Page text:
The combination of melting snow, rising temperatures, and rain one weekend last March triggered the annual migration of salamanders to their breeding grounds. Our relatives from New York City were visiting for the weekend, so we took a ride over toMoose Hill Audubon Wildlife Sanctuary in Sharon on Saturday night to witness the event.
Arriving at Moose Hill, we encountered barricades manned by volunteers, who told us the road was temporarily blocked to traffic to spare the migrating amphibians from getting squashed by car tires. We parked, grabbed our umbrellas and flashlights, and headed down the road. As we walked, we scanned the pavement for signs of life but at first saw nothing. Then we saw flashlights ahead. Several people were crowded around the pool of light on the road, in the center of which sat a wood frog. They told us that there were also many tiny tree frogs, called spring peepers, hopping around and advised us to walk slowly and try not to step on them. Sweeping their flashlights around, they quickly located a tiny tree frog about the size of my fingernail, and then a couple more. They also told us that the odd quacking sounds emanating from the woods were the mating calls of wood frogs, whereas the cricket-like chirping sounds were the tree frogs’ calls.
Moving carefully on, we rounded a curve in the road and encountered a fat black mole salamander with bright yellow spots. It was purposefully crossing the road from its underground home in the woods to the vernal pool where it was born and where it joins hundreds of others every spring to spawn. Cold, clear vernal pools last a few months before drying up in summer, just long enough to allow the salamander tadpoles to emerge as air-breathing creatures but not long enough to support a fish population that would otherwise eat them. The vernal pools provide the tadpoles with a rich diet of fairy shrimp, mosquito larvae, and other tiny prey.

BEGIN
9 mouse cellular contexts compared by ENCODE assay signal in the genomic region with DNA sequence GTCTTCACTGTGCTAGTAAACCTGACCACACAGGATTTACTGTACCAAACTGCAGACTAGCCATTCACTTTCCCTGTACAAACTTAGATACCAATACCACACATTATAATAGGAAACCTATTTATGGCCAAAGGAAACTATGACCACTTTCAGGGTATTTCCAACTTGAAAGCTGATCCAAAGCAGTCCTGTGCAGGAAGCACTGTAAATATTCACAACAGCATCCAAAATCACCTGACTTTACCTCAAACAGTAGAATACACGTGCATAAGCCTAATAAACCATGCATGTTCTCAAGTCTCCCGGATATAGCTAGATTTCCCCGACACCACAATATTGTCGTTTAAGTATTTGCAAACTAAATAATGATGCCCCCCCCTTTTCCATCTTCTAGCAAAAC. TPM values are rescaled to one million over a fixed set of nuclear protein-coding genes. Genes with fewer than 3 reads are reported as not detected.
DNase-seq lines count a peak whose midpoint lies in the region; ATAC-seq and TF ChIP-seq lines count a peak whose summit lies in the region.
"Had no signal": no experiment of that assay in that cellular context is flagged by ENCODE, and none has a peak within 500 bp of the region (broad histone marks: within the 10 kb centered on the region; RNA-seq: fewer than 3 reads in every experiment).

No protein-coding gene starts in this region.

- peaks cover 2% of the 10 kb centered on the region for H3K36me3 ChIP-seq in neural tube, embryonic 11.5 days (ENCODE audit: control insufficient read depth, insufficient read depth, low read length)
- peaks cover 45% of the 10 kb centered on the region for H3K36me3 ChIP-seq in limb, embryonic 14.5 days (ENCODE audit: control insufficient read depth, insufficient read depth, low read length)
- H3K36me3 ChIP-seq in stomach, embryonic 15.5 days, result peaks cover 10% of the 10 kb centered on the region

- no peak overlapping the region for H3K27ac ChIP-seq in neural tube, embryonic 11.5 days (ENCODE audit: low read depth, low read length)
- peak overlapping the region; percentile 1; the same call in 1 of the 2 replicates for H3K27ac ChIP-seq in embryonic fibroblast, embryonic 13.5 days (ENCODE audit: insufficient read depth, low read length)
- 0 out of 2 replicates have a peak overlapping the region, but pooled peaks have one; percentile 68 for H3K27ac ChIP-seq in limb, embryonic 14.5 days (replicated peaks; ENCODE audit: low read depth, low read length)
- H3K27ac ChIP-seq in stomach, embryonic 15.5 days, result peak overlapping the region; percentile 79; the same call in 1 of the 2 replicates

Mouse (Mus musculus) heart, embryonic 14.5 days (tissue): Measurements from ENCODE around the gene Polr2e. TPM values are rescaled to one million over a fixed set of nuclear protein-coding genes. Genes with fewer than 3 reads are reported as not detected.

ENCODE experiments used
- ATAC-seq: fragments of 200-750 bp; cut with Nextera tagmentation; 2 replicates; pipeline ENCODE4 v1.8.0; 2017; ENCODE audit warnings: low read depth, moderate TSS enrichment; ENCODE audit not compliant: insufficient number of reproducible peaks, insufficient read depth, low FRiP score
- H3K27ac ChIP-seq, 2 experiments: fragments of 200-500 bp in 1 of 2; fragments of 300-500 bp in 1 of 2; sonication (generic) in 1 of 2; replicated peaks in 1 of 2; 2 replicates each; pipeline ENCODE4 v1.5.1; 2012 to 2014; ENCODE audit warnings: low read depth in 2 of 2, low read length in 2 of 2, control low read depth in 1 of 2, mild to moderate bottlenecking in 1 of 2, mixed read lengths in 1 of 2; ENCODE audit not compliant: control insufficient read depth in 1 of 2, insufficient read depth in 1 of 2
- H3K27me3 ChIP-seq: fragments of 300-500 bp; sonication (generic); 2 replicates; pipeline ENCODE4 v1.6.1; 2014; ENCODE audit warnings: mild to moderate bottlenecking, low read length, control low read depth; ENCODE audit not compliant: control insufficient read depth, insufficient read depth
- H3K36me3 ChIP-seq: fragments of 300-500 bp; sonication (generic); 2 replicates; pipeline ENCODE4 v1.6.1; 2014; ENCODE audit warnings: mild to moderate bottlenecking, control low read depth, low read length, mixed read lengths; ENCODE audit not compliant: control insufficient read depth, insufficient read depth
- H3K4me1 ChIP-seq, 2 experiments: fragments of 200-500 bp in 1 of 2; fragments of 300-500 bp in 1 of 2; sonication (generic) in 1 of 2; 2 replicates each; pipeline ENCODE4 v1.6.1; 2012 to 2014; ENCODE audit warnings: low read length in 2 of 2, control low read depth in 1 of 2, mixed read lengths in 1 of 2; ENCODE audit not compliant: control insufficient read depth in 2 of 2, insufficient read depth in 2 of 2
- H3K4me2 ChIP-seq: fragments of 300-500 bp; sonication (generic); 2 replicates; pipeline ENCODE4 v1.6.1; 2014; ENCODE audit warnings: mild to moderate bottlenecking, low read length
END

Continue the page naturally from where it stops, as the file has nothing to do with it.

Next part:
We met another group of flashlight-toting walkers guided by Patty Shaver of the Moose Hill Sanctuary. Patty told us to tread carefully because there were numerous red efts crossing along with the yellow-spotted salamanders. It was not long before we found some of these earthworm-sized red salamanders trekking across the pavement toward the vernal pool.
Having seen four species of amphibians in less than an hour, we headed home. As we returned, the drizzle increased to light rain, and we encountered more salamanders crossing the road than we had on the way there. Experiencing the instinctive spawning migration of these secretive amphibians provided us with a memorable reminder of the miracle of nature that surrounds and sustains us. As vernal pools and
woodland habitat are increasingly compromised by development, acid rain, mercury, global warming, and other factors related to human activities, we can only wonder if our descendants will be similarly privileged.